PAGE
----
‘MAKING DIGITAL TOOLS WORK FOR YOUNG PEOPLE’S HEALTH AND RIGHTS’ – 3 KEY TAKEAWAYS
Digital health technologies offer many opportunities, but young people are concerned about where it can go wrong; when data is misused, when communities are left behind in the ‘digital divide’ and when policies do not exist to protect their rights.
In a recent online workshop, over 120 people from 47 countries stressed the importance of empowering young people in order to make digital tools work for their needs. Young people want to build their knowledge base on the issue, be upskilled to develop their own digital solutions and have a say in related policy-making.
The webinar, hosted by STOPAIDS, Restless Development,GNP+ (Global Network of People living with HIV) Young Experts: Tech 4 Health, READY and Y+ Global (Global Network of Young People living with HIV) called “Making digital tools work for young people’s health and rights” aimed to improve young people’s knowledge about their digital rights and mobilize young people to take action.
The Call To Action From Young People.
Many issues and questions were raised by young people, but 3 key messages came through strongly through polls and group discussions:
- All that glitters is not gold. Young people raised concerns about data misuse and the digital divide.
Young people acknowledge that digital technologies can improve their access to health information and services. However, they don’t feel safe online and expressed worry about the misuse of data by governments or for commercial interests as well as the lack of regulations to ensure their safety and data privacy online.
Carolyne Njoroge, a young person from the Kenya Sex Workers Alliance, shared these concerns in her story, which highlighted the very real threats that digital health technologies pose for the safety of marginalised communities.
She described there had been instances in Kenya when sensitive health information about sex workers or persons living with HIV/AIDS has been leaked, leading to minority groups receiving threats and, in some instances, physical abuse. The growing risks of misinformation and its links with spreading cyberviolence and racism were also highlighted by speaker Boyan Konstantinov from UNDP.
Young people also stressed the many diverse faces of the ‘digital divide’, showing concern for those who do not have good quality or any access to the internet and digital tools, especially women and those in rural areas, those who are left behind because many digital tools are predominantly created for the Global North, and those who cannot engage because of language or other access barriers, such as visual impairments.
Speaker Dr. Tlaleng Mofokeng, the UN Special Rapporteur on the right to physical and mental health, echoed the concerns with inequity, citing the high cost of internet data, the digital divide within and between countries, and the gender digital divide.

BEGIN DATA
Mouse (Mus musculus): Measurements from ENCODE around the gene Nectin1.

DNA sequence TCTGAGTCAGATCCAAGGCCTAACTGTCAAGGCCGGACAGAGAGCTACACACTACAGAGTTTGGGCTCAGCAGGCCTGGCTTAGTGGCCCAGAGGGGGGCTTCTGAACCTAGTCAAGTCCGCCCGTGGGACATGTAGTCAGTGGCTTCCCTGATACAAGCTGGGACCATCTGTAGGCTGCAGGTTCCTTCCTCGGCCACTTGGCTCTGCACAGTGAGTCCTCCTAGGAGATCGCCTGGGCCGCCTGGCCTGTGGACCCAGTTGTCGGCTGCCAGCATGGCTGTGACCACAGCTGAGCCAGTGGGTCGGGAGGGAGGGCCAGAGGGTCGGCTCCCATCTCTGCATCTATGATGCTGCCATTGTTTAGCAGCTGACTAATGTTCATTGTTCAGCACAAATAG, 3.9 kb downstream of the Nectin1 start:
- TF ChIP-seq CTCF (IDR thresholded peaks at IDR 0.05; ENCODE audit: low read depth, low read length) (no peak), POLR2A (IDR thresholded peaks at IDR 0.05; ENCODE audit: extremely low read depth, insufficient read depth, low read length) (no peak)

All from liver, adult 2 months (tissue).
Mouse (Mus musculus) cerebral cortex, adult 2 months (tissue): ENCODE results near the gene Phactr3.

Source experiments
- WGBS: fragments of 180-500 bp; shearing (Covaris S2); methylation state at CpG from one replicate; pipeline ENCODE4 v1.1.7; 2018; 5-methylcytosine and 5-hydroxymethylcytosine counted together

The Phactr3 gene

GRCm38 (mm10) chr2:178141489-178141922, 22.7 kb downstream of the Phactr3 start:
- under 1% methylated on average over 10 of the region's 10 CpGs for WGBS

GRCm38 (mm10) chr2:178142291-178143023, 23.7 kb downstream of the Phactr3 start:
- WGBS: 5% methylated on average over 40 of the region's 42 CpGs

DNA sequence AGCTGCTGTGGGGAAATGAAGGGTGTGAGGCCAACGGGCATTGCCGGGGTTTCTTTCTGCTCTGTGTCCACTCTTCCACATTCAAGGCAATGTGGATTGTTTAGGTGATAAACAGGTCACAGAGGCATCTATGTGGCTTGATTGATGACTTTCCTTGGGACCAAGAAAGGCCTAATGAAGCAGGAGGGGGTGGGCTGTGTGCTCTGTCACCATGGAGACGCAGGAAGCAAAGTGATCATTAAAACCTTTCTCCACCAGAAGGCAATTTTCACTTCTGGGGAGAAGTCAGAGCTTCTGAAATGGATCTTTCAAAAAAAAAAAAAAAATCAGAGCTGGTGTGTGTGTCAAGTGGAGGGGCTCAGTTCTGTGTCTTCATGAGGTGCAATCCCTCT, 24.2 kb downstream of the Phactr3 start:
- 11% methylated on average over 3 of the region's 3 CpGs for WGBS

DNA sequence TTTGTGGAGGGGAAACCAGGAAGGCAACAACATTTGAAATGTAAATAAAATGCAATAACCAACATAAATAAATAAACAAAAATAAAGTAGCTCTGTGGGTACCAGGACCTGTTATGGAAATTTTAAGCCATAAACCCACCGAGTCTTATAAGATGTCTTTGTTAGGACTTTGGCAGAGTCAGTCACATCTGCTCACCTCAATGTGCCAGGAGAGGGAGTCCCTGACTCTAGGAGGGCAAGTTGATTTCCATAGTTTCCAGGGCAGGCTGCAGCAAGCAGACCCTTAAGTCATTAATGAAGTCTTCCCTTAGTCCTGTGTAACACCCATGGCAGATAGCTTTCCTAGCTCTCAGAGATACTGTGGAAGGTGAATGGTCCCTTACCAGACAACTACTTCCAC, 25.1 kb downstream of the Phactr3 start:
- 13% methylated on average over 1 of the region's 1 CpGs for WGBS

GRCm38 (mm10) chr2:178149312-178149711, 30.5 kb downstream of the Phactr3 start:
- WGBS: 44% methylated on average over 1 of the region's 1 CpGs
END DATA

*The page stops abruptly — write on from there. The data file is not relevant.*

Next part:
2. Young people’s digital empowerment is key and comes in many forms.
Improving young people’s knowledge about data, digital tools, AI and associated laws and policies is a critical foundation to make digital tools work for young people’s health and rights. Digital literacy enables young people to understand and manage the risks and impacts of digital tools.
When combined with other support and opportunities, young people can become co-creators in the design of new digital tools. Digital health stakeholders can also support young people’s understanding by using accessible language, especially when people are asked to agree to share their data.
To understand young people’s needs and empower them, you need to meaningfully engage them in the decision-making process. Young people don’t feel engaged, and even when consulted, they see the process as superficial with a lack of respect for their time and expertise. They want to see real investment and commitment from digital stakeholders to meaningful youth engagement principles.
Responding to these challenges, Kate Pundyk (Young Experts: Tech 4 Health) challenged policy-makers to do better for young people and called on young people to hold leaders accountable for their digital health rights.
“Ask questions not only for understanding but to make your voices stand out…if something feels wrong about technology and you don’t feel safe and protected, seek answers from your leaders and hold them accountable” Kate Pundyk
3. A shift towards rights-based regulation and youth-focused digital tools
Young people want to see proactive measures, including policies and laws, to protect and safeguard their health data and rights within the digital space. This may include, for example, frameworks to assess the efficacy, effectiveness, safety, privacy and equity of digital tools.
Having gained experience in fighting to protect minority groups online, Carolyne Njoroge called for stronger regulations, which must be developed and implemented through a multi-stakeholder approach and not only vested in the hands of governments.
There are many areas that digital technologies may help us to progress in – equal access to services and better mental health, to name a couple – but not without youth at the forefront.
Richard Dzikunu (Young Experts:Tech4Health) and Tabitha Ha (STOPAIDS).
With thanks to STOPAIDS, Young Experts: Tech4Health, Restless Development, GNP+ (Global Network of People living with HIV), Y+ Global (Global Network of Young People living with HIV) and READY Movement for co-organising this event.
With particular thanks to co-moderators, Tinashe Rufurwadzo (Y+ Global), Jimena Cascante-Matamoros (Restless Development), speakers, Carolyne Njoroge (Kenya Sex Workers Alliance), Dr Tlaleng Mofokeng (UN HRC Special Rapporteur on the right to health), Kate Pundyk (Youth Experts:Tech4Health) and Boyan Konstantinov (UNDP) as well as breakout group rapporteurs, Thuy Duyen Chau and Jake Atkinson, for reviewing this blog.
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